Petitioner Elijah Manuel has appropriately invoked the Fourth Amendment as a basis for his claim of malicious prosecution. Arrested without probable cause, Manuel was detained in actual custody for 48 days during which time the police falsified evidence before a grand jury leading to his arraignment on false charges, which were dropped by the prosecutor only after discovery that the charges were baseless.
The Fourth Amendment guarantee against unreasonable searches and seizures is predicated on the right of the people to be secure in their “persons, houses, papers, and effects.” Viewed against its common law backdrop, the Amendment’s purpose and scope extend throughout any period of pretrial detention up to and including the day upon which all criminal charges are dropped.
During that time interval, the Fourth Amendment governs the actions of the arresting authorities. While the immediate effect of a violation of the Fourth Amendment is the deprivation of one’s liberty, the interest protected by that Amendment is one’s property rights.
This is a point that GOA has been trying to make for years: an individual has property rights in himself, and thus it flows that he has a right to defend those rights when they are threatened, through the use of deadly force, if necessary. It has seen recent erosions threatening those exercising their Second Amendment rights, and saw this case as another opportunity to make its point: “This is why GOA is working to explain to courts that the Fourth Amendment protects each American’s property interests, including Americans’ property interest in their own body and firearms.”
That Amicus Curiae also provides Manuel’s attorneys with much of what they need when they take the next step: filing for damages against Joliet. Said the brief: “Indeed, by wrongfully holding Manuel in pretrial detention for 48 days, the City of Joliet and its police officers caused him not only emotional distress, but harmed his reputation, inflicted out-of-pocket losses, and deprived him of employment opportunities.”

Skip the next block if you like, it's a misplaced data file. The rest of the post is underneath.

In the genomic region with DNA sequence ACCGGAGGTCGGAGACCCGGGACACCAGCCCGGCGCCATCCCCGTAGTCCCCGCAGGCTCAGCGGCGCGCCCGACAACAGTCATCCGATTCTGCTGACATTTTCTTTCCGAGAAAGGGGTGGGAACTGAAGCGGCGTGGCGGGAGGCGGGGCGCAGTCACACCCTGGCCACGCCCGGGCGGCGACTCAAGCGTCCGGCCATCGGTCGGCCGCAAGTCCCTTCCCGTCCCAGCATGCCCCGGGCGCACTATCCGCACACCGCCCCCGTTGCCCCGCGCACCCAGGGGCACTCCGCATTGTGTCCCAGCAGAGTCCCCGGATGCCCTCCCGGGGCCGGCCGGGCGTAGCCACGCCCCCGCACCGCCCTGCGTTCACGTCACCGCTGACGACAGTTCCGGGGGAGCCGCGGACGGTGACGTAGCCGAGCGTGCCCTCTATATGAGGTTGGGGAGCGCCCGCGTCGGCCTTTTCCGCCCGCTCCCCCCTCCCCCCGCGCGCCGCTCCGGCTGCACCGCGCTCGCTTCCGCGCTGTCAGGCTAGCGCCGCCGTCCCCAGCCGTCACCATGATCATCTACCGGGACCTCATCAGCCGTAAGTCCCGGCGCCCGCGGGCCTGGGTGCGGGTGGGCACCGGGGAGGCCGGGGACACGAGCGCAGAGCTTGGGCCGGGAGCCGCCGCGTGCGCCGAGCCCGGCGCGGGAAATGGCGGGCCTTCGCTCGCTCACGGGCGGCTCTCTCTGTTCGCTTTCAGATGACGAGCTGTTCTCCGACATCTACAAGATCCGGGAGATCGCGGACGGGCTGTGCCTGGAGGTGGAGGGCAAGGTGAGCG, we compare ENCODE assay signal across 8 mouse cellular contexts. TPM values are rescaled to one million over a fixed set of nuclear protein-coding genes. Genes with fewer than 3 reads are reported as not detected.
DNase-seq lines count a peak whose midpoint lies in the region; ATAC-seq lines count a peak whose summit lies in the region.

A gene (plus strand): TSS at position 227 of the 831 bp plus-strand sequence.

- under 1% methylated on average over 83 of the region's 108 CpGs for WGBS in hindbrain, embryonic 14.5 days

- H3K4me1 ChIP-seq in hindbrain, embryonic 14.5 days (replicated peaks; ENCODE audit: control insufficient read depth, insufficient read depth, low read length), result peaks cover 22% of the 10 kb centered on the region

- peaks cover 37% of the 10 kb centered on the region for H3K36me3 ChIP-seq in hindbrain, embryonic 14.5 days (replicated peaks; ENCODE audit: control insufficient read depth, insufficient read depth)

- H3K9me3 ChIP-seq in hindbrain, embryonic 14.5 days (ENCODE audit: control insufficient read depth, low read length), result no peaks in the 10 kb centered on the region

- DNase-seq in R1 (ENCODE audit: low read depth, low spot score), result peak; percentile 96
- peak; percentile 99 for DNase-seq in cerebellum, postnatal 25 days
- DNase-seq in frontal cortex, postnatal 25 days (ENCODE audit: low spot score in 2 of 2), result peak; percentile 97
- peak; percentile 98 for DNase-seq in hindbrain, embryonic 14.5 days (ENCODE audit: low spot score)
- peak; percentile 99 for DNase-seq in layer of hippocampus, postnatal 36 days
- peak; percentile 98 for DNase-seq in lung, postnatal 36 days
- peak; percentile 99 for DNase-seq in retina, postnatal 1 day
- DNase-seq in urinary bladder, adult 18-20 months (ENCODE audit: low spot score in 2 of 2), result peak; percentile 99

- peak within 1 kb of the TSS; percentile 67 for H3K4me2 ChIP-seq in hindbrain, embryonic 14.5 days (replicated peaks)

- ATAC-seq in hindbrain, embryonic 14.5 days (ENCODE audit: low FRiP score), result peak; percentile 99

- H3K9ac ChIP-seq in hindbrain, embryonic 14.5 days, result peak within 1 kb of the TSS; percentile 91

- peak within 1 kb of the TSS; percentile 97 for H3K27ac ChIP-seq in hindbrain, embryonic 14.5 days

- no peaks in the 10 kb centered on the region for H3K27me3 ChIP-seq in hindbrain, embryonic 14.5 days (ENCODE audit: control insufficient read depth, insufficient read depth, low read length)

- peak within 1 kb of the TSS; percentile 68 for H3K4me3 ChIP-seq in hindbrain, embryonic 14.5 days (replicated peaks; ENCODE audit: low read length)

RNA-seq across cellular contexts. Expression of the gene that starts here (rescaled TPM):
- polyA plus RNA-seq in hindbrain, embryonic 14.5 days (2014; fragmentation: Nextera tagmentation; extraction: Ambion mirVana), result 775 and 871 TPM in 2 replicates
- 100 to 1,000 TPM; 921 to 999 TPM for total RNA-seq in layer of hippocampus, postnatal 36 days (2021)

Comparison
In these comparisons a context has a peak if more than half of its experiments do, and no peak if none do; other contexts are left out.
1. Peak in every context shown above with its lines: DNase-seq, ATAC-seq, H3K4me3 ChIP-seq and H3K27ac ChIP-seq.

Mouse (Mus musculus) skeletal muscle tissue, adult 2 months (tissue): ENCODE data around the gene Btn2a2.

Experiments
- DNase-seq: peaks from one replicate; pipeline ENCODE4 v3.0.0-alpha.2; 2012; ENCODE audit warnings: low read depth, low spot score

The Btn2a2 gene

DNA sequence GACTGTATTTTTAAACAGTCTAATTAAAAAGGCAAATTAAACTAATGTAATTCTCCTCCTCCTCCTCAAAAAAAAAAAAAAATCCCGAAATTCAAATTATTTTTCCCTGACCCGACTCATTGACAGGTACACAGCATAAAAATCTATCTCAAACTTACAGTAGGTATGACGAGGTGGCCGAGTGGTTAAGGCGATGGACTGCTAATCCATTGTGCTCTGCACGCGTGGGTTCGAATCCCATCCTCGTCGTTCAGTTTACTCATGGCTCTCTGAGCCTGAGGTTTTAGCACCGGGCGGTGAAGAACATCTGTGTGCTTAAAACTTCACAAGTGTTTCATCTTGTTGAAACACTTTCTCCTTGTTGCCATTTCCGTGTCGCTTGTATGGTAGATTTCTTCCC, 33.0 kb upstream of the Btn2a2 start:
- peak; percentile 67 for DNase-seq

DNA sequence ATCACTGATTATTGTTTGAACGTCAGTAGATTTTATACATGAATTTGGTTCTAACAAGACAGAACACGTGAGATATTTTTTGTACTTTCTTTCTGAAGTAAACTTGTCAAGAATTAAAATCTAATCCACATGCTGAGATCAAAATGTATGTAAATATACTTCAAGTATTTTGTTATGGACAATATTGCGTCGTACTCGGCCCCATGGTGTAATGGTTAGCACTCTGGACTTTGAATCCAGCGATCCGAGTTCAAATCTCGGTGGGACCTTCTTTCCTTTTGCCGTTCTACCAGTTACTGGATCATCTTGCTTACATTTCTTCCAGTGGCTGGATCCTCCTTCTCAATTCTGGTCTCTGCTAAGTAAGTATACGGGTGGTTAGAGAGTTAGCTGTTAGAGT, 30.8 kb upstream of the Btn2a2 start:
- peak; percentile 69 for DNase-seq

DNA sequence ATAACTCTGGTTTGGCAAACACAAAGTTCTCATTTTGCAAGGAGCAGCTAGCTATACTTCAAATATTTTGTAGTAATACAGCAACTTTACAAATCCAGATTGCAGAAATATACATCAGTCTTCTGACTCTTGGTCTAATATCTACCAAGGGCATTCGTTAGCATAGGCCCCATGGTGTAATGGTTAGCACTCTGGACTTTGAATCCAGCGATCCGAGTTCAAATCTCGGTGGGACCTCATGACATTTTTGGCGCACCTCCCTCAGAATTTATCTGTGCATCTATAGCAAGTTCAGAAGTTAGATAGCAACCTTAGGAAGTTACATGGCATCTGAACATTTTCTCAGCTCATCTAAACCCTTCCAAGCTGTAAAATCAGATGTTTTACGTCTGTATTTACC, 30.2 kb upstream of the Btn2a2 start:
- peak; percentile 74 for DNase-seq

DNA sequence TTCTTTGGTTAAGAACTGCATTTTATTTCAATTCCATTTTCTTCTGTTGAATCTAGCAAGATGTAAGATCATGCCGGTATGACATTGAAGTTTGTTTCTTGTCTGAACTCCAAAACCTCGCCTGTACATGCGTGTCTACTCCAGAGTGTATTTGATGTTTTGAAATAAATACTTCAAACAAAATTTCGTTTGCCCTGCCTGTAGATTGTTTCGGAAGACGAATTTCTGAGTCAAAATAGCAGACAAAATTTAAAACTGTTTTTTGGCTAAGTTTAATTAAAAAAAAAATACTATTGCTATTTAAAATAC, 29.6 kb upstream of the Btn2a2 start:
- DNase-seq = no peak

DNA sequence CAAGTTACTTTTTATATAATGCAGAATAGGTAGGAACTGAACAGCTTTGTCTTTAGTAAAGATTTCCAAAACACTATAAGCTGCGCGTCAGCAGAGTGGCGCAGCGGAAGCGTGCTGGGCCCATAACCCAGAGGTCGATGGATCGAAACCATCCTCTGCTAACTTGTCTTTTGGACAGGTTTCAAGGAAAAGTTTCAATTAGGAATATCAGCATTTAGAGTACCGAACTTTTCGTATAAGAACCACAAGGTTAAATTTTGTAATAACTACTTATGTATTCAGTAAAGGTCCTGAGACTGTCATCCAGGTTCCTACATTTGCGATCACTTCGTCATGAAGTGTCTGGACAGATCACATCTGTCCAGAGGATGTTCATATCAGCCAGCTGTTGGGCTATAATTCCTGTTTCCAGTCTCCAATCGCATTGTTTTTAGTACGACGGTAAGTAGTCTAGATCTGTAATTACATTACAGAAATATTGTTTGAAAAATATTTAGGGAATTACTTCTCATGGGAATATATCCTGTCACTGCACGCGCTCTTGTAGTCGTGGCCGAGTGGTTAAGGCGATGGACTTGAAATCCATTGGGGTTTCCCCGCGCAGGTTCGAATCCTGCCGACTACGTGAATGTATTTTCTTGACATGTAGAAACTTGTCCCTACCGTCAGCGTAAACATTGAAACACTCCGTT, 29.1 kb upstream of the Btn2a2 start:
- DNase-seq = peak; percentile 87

The size of the check remains indeterminate, of course, but it will likely be large enough to anger Joliet’s citizens, who will ultimately pay for the egregious conduct of its police department. It will also serve as a warning to other cities and towns that might engage in such behavior in the future.
Finally, the court’s decision is an unvarnished win for the Constitution and the Fourth Amendment’s guarantee of citizens “to be secure in their persons, houses, papers, and effects, against unreasonable searches and seizures.”
The GOA’s Amicus brief: ELIJAH MANUEL, Petitioner, v. CITY OF JOLIET, ILLINOIS, ET AL., Respondents.
The Supreme Court’s ruling: MANUEL v. CITY OF JOLIET, ILLINOIS, ET AL.
Opinion analysis: The Fourth Amendment governs unlawful pretrial detention claims even after legal process begins; everything else is remanded, by Rory Little, Law Professor